All of the boys’ toys are boring, and the only way they will have any fun this summer is if I take them out to buy new toys or let them play on the Wii U.
Andrew tickles Jordan. Jordan chokes Andrew.
Andrew takes the Lego pieces Jordan was playing with. Jordan slaps Andrew.
Andrew would like to do some homework. So he does.
One hour of Mario. No one hits, no one bites, no one screams, no one scratches.
The hour is over. Jordan is on the floor, sobbing.
We’re in time out again, because we can’t stop fighting.
Four More Years
“Boys,” I yell, “what’s going on up there? You sound like a herd of elephants.”
“It’s not my fault, Daddy!” calls Jordan. “Andrew made me do it.”
“I did NOT,” says Andrew, indignant. “You wanted to do it.”
“Do what?” I ask.
Jordan has come down to the kitchen by now, and he says, “Andrew was timing me, to see how fast I could go up and down the stairs.”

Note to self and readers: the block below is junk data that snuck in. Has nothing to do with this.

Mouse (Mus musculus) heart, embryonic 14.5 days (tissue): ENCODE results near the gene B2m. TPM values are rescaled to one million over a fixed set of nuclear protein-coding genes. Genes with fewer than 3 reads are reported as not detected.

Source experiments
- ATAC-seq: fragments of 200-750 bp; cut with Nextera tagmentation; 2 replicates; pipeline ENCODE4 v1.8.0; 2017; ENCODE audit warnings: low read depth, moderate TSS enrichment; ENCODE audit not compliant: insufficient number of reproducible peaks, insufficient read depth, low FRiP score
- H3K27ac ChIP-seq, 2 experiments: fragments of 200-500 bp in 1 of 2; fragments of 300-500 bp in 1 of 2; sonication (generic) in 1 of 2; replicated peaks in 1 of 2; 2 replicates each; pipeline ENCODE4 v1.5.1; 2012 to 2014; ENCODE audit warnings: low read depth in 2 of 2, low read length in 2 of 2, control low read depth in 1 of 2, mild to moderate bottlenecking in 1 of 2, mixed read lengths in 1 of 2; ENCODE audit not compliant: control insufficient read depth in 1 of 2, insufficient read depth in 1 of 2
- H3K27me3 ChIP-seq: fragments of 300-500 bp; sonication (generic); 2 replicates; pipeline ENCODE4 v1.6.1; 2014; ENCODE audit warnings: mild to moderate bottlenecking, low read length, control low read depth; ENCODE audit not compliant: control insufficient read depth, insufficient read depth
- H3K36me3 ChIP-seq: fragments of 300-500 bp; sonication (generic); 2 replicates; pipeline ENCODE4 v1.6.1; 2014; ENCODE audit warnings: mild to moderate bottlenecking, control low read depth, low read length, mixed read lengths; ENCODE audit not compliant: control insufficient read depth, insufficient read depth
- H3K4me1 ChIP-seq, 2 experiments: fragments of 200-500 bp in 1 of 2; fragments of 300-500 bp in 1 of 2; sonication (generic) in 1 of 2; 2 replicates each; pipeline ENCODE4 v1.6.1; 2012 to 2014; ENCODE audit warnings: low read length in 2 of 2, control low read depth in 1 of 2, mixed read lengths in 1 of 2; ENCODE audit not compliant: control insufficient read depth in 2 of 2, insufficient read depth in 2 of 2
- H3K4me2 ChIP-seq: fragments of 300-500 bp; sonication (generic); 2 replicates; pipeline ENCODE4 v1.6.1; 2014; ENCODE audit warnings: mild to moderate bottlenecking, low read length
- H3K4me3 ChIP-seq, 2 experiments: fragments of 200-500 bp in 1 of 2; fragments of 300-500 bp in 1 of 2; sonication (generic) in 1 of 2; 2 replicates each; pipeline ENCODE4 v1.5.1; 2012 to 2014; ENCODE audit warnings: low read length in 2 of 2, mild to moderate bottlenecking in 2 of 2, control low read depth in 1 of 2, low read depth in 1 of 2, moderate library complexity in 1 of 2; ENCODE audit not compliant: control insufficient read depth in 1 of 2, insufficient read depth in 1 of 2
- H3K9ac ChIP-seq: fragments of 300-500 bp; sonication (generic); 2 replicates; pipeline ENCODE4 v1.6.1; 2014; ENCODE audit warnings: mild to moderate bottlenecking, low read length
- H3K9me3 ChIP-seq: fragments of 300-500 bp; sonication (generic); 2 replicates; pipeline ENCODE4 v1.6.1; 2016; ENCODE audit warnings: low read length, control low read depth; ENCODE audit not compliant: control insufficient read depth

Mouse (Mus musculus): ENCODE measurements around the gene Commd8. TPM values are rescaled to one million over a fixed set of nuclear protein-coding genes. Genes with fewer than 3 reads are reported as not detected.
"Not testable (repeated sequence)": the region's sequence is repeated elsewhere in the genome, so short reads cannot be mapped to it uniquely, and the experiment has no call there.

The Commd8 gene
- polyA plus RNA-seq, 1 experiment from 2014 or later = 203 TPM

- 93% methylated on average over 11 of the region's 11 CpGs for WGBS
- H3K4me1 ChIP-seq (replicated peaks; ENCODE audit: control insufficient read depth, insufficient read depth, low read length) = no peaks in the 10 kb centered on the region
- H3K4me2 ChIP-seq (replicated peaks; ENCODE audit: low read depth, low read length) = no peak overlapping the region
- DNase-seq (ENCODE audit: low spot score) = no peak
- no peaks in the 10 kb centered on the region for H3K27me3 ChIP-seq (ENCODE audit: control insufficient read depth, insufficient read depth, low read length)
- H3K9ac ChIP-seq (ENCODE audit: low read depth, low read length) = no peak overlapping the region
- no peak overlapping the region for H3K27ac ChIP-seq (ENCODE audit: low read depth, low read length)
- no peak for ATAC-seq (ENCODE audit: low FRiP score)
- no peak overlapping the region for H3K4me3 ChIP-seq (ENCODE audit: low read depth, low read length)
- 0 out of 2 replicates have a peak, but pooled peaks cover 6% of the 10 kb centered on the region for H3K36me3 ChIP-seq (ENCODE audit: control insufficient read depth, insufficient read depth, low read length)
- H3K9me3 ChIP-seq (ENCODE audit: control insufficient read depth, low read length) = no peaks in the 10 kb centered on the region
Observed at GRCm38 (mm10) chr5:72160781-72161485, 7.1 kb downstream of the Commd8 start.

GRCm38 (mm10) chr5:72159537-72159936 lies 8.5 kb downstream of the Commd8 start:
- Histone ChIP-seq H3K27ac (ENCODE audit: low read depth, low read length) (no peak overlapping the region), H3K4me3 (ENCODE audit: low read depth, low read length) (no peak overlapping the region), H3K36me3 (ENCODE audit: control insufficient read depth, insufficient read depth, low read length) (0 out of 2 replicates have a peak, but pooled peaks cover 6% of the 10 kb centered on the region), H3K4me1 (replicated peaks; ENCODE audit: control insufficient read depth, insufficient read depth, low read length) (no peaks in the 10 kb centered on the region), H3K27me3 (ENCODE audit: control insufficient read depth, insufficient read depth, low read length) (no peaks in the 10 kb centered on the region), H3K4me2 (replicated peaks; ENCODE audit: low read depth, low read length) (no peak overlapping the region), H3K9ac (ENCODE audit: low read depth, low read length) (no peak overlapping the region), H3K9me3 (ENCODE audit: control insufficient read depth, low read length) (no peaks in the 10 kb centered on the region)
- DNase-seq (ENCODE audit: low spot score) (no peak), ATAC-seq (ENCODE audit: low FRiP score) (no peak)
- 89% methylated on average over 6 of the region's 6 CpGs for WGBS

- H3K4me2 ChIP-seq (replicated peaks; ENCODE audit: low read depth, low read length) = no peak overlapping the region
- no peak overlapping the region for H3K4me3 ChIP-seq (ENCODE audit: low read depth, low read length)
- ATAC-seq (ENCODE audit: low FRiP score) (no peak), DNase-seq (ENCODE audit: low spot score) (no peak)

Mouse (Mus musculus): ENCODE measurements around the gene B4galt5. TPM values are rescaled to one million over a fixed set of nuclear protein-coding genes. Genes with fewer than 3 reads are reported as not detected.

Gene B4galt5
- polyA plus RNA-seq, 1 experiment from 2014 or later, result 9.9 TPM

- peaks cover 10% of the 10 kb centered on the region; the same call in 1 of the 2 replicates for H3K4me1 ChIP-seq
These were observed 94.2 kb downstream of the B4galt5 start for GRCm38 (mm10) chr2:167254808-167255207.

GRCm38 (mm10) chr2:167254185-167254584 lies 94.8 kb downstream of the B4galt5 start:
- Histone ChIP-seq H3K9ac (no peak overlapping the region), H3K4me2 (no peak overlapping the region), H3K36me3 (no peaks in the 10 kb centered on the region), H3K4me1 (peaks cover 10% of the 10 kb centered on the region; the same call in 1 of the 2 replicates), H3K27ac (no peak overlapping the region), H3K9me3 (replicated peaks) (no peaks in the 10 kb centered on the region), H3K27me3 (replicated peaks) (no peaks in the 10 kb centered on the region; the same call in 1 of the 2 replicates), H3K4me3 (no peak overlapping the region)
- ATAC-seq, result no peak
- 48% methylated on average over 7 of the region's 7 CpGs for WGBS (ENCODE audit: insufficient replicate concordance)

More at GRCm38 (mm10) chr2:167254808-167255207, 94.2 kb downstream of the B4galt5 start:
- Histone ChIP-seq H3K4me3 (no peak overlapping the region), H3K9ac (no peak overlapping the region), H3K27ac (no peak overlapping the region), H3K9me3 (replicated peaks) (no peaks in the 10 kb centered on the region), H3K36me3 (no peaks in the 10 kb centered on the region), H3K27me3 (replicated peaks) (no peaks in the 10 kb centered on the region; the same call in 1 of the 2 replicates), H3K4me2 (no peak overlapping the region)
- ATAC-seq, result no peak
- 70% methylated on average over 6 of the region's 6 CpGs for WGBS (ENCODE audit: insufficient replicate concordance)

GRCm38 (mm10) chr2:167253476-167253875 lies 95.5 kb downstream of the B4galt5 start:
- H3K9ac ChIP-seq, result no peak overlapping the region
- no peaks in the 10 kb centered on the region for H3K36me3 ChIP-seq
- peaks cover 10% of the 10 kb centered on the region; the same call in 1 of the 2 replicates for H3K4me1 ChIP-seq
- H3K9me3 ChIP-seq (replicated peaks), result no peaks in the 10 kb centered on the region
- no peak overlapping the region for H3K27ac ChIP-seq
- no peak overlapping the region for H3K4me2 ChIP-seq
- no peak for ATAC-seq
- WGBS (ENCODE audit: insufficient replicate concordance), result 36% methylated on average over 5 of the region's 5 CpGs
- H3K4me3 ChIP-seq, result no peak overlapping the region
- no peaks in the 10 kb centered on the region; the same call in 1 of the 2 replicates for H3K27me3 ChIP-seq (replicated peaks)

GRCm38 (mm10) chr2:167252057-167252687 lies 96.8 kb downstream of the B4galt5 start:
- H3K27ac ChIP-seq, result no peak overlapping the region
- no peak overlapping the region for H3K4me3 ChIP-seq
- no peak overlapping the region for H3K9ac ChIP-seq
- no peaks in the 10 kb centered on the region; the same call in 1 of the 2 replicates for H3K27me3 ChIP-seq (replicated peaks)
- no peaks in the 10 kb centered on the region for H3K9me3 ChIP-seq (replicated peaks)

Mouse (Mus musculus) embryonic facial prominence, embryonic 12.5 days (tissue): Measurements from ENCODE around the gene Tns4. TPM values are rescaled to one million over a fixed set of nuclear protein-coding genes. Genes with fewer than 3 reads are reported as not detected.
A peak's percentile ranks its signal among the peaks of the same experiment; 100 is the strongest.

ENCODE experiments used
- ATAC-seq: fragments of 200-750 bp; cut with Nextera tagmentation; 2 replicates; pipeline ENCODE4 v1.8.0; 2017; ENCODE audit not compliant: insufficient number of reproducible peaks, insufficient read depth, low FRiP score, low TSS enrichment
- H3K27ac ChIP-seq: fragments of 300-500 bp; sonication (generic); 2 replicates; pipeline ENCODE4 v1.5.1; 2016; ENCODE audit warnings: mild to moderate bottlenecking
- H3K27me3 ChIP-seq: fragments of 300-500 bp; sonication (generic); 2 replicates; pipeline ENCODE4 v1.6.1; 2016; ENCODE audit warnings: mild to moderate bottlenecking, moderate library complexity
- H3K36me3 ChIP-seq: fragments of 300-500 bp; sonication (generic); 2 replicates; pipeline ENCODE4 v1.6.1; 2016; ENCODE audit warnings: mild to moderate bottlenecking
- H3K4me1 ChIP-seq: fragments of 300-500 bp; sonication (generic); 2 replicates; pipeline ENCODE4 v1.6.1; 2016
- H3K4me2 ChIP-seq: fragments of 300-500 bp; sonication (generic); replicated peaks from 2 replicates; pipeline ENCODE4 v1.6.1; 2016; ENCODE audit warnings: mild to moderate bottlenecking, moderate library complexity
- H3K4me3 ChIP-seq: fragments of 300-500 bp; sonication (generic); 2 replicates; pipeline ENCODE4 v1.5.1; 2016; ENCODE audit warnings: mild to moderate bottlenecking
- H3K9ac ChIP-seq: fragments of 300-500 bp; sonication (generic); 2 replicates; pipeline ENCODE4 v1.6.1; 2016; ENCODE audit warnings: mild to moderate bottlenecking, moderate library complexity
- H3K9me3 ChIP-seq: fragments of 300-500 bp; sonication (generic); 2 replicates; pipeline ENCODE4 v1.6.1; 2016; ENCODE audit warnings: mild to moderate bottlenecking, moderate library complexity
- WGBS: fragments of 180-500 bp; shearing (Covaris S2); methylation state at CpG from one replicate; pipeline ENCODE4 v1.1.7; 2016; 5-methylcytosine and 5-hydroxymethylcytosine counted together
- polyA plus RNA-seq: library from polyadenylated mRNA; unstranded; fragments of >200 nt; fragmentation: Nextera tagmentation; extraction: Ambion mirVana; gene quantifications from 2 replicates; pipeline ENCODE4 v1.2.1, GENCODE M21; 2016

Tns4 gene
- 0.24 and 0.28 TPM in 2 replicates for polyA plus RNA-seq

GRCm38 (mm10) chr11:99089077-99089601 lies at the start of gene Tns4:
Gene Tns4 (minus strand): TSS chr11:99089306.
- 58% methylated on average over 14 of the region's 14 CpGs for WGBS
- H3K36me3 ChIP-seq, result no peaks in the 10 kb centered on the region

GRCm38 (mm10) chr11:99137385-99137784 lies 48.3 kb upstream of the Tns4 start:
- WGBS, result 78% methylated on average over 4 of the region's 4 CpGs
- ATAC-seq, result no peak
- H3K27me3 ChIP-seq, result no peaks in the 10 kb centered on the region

Now Andrew comes into the room, holding up one of those little sand timers you find in a board game. “I was just timing him, he was the one running on the stairs,” he says. Then he adds, “But I don’t know how long it took him, because this timer doesn’t really even tell you.”
“The rule is that we don’t run inside the house, guys,” I say. “Especially not on the stairs.”
We live in an old house, and the stairs are awful. Really awful. They’re steep. Steep enough that adults often put a hand out in front of themselves when ascending. They go around corners. Even just carrying a laundry basket up the stairs requires you to lift the basket practically above your head in order to fit. These are advanced stairs for advanced stair users. When I use the stairs in other homes, I get a little jealous.
“Oh, your stairs are so comfortable to use!” is a thing that I have actually said, out loud, to other people.
So I’m a little annoyed that Andrew would convince his little brother to run up and down our stairs. Jordan works with a physical therapist and an occupational therapist every week, and stairs have always been a challenge for him. Especially our awful stairs.